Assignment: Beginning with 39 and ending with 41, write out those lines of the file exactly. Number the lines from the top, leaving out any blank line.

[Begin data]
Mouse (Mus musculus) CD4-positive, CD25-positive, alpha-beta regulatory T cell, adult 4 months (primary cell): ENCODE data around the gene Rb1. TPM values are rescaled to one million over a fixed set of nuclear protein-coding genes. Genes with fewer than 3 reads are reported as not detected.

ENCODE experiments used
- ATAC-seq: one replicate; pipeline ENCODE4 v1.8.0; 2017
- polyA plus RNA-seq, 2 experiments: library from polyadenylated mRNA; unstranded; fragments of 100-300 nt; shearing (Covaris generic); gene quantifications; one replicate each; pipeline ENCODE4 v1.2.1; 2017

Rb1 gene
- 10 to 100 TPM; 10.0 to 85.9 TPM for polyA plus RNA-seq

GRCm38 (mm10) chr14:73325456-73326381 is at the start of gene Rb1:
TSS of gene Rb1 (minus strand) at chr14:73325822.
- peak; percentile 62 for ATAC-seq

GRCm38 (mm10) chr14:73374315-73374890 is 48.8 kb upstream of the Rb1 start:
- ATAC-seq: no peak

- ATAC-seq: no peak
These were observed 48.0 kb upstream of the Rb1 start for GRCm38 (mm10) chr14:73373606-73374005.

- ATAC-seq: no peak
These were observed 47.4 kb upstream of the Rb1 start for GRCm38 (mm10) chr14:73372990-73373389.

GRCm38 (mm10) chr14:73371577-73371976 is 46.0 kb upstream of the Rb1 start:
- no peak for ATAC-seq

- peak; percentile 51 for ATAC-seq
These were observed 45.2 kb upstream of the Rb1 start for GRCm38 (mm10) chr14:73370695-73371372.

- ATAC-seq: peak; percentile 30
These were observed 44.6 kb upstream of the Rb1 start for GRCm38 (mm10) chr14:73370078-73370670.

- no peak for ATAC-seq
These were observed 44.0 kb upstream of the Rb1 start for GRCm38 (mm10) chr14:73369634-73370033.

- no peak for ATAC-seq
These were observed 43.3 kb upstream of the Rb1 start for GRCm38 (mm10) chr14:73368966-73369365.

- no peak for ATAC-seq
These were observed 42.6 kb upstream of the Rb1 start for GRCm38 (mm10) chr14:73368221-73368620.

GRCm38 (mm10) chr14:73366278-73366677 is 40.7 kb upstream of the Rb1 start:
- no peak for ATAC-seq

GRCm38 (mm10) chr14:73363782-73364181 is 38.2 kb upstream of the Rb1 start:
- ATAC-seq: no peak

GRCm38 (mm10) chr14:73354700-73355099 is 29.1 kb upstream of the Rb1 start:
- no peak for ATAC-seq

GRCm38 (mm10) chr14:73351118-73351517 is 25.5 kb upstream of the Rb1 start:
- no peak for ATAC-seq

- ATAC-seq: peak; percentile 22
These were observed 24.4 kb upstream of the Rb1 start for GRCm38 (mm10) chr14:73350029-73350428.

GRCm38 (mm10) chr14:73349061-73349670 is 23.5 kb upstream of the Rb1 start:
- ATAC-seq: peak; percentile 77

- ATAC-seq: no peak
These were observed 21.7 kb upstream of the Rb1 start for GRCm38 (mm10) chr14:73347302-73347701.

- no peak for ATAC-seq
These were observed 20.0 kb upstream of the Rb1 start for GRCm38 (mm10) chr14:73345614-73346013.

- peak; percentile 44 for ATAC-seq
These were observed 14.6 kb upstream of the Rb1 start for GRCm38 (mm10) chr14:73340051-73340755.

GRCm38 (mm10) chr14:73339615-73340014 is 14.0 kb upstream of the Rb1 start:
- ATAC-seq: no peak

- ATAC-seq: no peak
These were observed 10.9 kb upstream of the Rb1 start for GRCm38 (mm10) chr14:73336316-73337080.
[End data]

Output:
- ATAC-seq: peak; percentile 77

- ATAC-seq: no peak
These were observed 21.7 kb upstream of the Rb1 start for GRCm38 (mm10) chr14:73347302-73347701.